Following the 32-cell stage the egg loses all semblance of rhythmic or synchronized cleavage and there is developed a gradient of cleavage with the most active region being at the animal pole and the least active being at the vegetal pole. In addition to this there are some characteristic changes in the bias tula of the frog embryo. First, the smaller pigmented animal pole cells tend to spread their activity in a downward direction toward the vegetal pole, by a sort of contagion, so that there is an actual migration of pigment-covered cells toward the vegetal pole. This, and the horizontal cleavages, result in increasing the cell layers but thinning of the roof of the blastocoel. Second, the horizontal cleavages in the very small animal pole cells give the blastula a double or multi-layered roof. The single outer layer of cells contains most of the superficial pigment and is now recognized as the epidermal layer which will give rise to epithelium, either of the integument or lining the nervous system. The inner tiers of cells of the blastular roof are less pigmented and are known collectively as the nervous layer because they will give rise largely to the neuroblasts of the nervous system.
Either on the surface of the whole blastula or in sections of the blastula, one can determine the margins of the downward-moving pigmented coat and active animal hemisphere cells and the consequent slight thickening of the equatorial band. This margin is known as the marginal zone, marginal belt, or germ ring. Such a marginal region of activity, where yolk is most actively being transformed into cytoplasm, is found in Amphioxus and chick, and probably in all vertebrate embryos. It will have much to do with the subsequent formation of the lips of the future blastopore.
The marginal zone is approximately equatorial in the blastula stage, except for the slight reduction in pigmented cells at the side where the original gray crescent was located. Opposite to this gray crescent region the wall of the blastula appears to contain relatively more layers of cells and is therefore somewhat thicker. These changes occur in anticipation of the next process in embryonic development, namely gastrulation.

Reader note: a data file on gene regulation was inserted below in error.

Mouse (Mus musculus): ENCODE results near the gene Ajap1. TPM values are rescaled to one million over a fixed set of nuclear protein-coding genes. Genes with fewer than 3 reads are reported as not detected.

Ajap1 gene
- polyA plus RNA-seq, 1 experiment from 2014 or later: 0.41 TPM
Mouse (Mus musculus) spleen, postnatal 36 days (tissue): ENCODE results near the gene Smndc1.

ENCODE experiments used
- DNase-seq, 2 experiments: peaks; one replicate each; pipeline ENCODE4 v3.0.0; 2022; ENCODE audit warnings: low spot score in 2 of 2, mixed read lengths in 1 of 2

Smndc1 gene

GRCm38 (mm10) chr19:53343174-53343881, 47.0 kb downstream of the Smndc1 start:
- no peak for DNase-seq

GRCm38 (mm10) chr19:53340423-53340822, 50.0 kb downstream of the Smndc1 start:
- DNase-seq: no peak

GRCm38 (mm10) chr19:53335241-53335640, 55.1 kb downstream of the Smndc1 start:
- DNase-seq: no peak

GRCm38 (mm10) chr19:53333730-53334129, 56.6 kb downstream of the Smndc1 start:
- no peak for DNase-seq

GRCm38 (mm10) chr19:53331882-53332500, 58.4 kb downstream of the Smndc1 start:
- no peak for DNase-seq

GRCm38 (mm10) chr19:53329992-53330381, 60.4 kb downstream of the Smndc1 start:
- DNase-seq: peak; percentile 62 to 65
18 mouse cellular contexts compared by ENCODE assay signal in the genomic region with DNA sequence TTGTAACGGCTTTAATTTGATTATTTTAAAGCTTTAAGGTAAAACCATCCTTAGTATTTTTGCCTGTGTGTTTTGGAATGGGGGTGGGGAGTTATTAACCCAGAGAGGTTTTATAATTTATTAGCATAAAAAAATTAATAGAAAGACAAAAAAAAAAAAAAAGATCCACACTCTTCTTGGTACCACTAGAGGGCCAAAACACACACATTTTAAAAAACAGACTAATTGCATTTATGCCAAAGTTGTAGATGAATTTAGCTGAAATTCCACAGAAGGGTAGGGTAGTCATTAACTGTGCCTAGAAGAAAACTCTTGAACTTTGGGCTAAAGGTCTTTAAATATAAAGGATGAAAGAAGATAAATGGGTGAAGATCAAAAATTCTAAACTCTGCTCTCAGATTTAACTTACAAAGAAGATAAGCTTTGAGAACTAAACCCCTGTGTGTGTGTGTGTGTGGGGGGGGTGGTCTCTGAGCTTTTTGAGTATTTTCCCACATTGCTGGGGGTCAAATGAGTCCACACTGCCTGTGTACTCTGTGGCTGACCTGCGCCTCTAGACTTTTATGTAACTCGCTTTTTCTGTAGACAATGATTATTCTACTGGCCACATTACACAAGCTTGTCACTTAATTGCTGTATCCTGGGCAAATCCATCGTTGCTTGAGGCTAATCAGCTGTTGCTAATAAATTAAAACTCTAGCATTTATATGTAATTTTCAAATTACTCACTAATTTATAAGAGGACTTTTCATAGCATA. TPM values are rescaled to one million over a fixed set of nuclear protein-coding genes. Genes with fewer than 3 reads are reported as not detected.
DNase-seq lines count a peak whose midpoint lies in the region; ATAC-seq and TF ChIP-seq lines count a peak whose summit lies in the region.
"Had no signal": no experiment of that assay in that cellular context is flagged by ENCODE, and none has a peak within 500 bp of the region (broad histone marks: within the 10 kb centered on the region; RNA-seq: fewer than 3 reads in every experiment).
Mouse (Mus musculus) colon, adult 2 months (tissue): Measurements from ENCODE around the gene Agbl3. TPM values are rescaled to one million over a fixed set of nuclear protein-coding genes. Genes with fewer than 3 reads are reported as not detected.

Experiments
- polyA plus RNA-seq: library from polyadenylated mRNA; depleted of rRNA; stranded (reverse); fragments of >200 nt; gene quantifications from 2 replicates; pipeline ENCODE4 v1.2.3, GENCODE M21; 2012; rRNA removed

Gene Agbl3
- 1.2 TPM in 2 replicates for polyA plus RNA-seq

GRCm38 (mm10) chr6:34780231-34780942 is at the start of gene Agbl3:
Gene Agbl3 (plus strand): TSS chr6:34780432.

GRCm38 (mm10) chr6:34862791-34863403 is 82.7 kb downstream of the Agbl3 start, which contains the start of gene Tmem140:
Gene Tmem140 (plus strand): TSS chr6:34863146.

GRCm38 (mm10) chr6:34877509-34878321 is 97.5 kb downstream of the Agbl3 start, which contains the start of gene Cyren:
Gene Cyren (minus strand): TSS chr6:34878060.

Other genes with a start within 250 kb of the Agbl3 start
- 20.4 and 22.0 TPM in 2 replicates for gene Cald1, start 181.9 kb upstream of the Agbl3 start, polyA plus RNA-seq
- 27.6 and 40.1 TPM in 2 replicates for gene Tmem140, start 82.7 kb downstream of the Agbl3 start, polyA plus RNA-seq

There have been numerous attempts to explain blastocoel formation and the movements anticipating gastrulation. These have been based largely on purely physical phenomena. An attempt has been made recently to summarize these concepts, as follows (Holtfreter, 1947: Jour. Morph., 80:42):
If present in large numbers, the cells at the periphery of the body tend to establish a semipermeable layer, while the cells of the interior become separated from each other by secretion fluid. Thus the aggregation may be transformed into the configuration of a blastula or, if the amount of internal fluid increases further, into an epithelial vesicle. The occurrence of cylindrical stretchings and of migrations of the peripheral cells into the interior of the vesicle has been interpreted as possibly being caused by a surface tension lowering action of the inner fluid. Even in the absence of a gradient of surface tension, however, isolated embryonic cells tend to elongate and to migrate in one direction, with their original proximal pole leading the way, and possibly invagination movements may be partly due to this inherent dynamic tendency of the individual cell. Other factors influencing shape and movements of the cells in aggregate, or in a normal embryo, appear to be cell-specific differences of adhesiveness arising in the course of differentiation and making for a sorting out, grouping and aggregation of the various ceil types into tissues and organs. With the appearance of fibrous and skeletal structures, of local differences in mechanical stress and hydrostatic pressure, of differential growth and a variety of metabolic processes, so many new factors are introduced that the principle of interfacial tension loses more and more of its original primacy as a morphogenetic agent.